3. Hi guys I’m an old hand at this (not). My kids are all grown now and I think the most lasting thing we did was love them unconditionally (even when they rebelled as teenagers), I still look back at the years of church legalism and wonder how we all survived – I guess the sweet aroma of grace was stronger than the pull of the law, and here we are more than survivors. I love that God is better at all this than me and I can rest in His relentless goodness to bring me and mine through. I don’t know if I just said anything useful, still it’s good to ramble on. cheers, Graeme

  4. Thanks for this Paul, I too have 3 kids, all boys(13, 5, 3). Our 5 yr old Brady is the most unique of the bunch, He is the one hardest to show grace to, because he is the most hard headed, kinda like me a guess or thats what my wife tells me anyhow. Anyway bro love your posts and I look forward to reading more. God Bless you and yours, Byron

  5. i think one of the things that has helped me most to parent in grace is understanding that each one of my children is “wired” differently. its our job as parents to train them up in their “bent” – to discover how THEY discover and learn – and to teach them in the way that they will understand. aside from basic rules for protection, i think that any “laws” we end up using w/ our children come from our attempts to treat every child the same – but we seem to forget that they aren’t… i have a son who is 18 and left brained like his dad, and a daughter, 14 and right brained like her momma. there have been many times when i have had to love my son by honestly admitting my way wasn’t “his way” to learn…
    knowing that God knows just the right way to teach me and show me His ways, makes me feel loved! col 3:21 is probably my favorite “grace-full” parent verse: “Fathers, do not exasperate your children, so that they will not lose heart” i love meditating on this verse to help me w/ my kids – b/c its how my Father is w/ me! 🙂

  6. Amen…short but sweet post! I can definitely relate. I’ve got 5 kids including 3 we recently adopted from Haiti. We love each one of them but there are times when I get exasperated over their behavior and go to bed frustrated that I may not have extended the same kind of Grace that our Father gives us. Yet, in His amazing Grace, those moments always seem to fade away and are replaced by times of great joy and love. I have found that regularly doing a grace-based family devotion together really helps us get rid of the “dust on our feet” and re-centers us as a family. Jesus is the author and finisher of our faith and I can trust him with their future. His abounding love and grace can cover my mistakes.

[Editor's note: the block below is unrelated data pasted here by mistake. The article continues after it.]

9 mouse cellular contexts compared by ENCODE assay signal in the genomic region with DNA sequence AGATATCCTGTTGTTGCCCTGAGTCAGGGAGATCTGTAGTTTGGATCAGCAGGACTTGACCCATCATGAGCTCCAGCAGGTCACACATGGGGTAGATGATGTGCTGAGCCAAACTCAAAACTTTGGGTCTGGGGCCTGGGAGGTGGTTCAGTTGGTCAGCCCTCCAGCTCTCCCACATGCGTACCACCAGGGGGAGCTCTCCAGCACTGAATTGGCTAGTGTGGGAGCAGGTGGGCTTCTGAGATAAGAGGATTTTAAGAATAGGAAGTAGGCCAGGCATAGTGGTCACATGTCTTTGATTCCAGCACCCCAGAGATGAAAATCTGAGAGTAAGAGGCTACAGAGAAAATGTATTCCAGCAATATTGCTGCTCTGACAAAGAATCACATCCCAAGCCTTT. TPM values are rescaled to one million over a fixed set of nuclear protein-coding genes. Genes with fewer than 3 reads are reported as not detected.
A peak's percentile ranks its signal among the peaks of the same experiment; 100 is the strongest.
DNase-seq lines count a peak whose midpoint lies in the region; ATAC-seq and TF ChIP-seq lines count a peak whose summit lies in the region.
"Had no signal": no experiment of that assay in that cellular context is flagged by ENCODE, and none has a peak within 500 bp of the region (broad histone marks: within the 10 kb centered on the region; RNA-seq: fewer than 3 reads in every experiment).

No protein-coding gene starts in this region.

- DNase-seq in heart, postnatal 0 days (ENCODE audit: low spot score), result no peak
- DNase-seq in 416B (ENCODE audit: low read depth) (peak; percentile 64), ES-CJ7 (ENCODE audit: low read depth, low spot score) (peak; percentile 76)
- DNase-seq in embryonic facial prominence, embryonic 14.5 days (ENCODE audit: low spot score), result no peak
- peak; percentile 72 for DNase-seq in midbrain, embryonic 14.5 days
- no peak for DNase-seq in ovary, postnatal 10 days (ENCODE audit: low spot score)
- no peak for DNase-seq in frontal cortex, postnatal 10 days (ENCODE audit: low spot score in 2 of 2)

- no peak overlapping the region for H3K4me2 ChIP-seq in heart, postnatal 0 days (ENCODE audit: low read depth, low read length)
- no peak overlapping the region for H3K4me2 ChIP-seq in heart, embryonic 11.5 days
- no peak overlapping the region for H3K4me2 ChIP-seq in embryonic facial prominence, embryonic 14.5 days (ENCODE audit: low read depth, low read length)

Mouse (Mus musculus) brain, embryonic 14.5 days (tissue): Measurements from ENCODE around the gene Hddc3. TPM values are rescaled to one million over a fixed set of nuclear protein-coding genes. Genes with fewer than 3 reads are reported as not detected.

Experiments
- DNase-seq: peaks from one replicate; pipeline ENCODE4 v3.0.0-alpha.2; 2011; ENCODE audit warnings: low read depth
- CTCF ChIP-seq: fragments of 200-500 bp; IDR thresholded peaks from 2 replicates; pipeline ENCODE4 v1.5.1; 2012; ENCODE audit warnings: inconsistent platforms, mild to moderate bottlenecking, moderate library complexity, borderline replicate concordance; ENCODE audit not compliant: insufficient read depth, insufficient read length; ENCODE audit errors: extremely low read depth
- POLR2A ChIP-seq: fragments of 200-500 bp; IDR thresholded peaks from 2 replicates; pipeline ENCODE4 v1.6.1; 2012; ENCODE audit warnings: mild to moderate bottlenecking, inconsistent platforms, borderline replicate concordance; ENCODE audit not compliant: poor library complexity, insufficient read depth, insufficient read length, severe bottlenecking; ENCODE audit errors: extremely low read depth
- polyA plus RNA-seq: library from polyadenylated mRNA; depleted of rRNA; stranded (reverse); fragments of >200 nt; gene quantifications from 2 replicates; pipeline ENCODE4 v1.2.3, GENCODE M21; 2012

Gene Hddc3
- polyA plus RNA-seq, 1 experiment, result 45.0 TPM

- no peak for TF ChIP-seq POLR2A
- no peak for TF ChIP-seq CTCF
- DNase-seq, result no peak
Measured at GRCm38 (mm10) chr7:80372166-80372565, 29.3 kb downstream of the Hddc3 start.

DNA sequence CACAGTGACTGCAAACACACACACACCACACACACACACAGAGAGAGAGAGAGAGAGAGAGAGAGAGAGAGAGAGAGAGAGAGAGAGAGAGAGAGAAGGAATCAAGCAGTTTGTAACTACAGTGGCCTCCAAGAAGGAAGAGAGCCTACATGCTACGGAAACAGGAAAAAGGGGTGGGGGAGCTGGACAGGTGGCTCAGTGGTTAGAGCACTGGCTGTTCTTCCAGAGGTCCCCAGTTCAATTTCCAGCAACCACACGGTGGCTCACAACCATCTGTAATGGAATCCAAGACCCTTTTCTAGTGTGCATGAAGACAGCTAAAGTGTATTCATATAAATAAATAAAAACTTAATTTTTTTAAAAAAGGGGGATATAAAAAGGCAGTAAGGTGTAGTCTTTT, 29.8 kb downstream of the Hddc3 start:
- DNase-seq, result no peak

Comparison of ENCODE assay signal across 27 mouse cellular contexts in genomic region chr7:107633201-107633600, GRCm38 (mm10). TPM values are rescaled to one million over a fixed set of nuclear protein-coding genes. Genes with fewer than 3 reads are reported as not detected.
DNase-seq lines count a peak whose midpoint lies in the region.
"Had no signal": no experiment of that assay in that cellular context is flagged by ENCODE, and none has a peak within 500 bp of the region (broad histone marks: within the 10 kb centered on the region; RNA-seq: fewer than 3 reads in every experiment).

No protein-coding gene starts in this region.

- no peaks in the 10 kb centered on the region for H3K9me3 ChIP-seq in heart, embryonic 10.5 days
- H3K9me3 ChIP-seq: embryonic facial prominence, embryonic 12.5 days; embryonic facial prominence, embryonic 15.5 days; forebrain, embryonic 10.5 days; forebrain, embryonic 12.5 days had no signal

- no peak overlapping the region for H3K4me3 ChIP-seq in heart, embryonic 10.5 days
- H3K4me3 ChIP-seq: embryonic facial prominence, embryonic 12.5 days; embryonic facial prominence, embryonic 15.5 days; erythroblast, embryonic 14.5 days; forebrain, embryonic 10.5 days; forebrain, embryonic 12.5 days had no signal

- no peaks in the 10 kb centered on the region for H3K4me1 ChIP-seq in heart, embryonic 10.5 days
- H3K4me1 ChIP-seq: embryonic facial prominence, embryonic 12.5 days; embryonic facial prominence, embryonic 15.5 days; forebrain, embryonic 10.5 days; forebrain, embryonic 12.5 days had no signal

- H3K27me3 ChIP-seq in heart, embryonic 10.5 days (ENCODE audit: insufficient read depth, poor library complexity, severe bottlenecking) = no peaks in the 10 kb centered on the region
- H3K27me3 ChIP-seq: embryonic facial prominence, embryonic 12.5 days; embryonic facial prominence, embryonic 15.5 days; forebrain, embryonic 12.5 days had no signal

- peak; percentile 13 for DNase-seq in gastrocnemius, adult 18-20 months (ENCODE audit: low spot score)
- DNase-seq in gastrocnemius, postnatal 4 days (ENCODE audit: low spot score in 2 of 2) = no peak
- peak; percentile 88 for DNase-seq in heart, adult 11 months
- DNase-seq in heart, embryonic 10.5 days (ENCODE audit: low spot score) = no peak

7. The Boy needed to Escape to Fiction. Too much reality around the house I suppose? Oh, well, just wait till he gets to be a teenager and then see how much reality he wants from you dad!

  8. Oh Paul,I can see by your darling sons smile he is full of life.I am sure he is smart like his daddy too.On the repeating “Let’s go to the movies” that is how they learn and our brain has a hard time with it.When I sing Jesus Loves me to my GD when I am watching her she is just absorbing it.I tried to change the song for variety and she would not hear of it.So………Jesus loves me,Jesus Loves me,Jesus Loves me.I am sure you are a wonderful dad and bringing your children up under grace.Wow what a blessing.

  9. Hello Paul was you a pastor at Rob Rufus church at one time? Do you take invitations to preach in other countries? Our church studies much of your blog. It has really helped us grow in grace. Thanks

    • Hi Presley, the answers to your questions are no and no thank you. Rob and I led different churches in Hong Kong. Occasionally our churches combined for various activities. I knew Rob for about 5 years before he moved to HK. I’m glad the blog has been a blessing. You may be interested to know that I have a book coming out soon that will serve as a deep introduction to the gospel of grace.

  10. Hi Paul. Thanks so much for sharing. What a great article! I am the publicity coordinator for my MOPS (Mothers of Preschoolers) group in the Atlanta area and would love to include your article in our monthly newsletter, but wanted to ask your permission first. I of course would give you byline and reference your blog. Please let me know if I have your go-ahead! Thanks!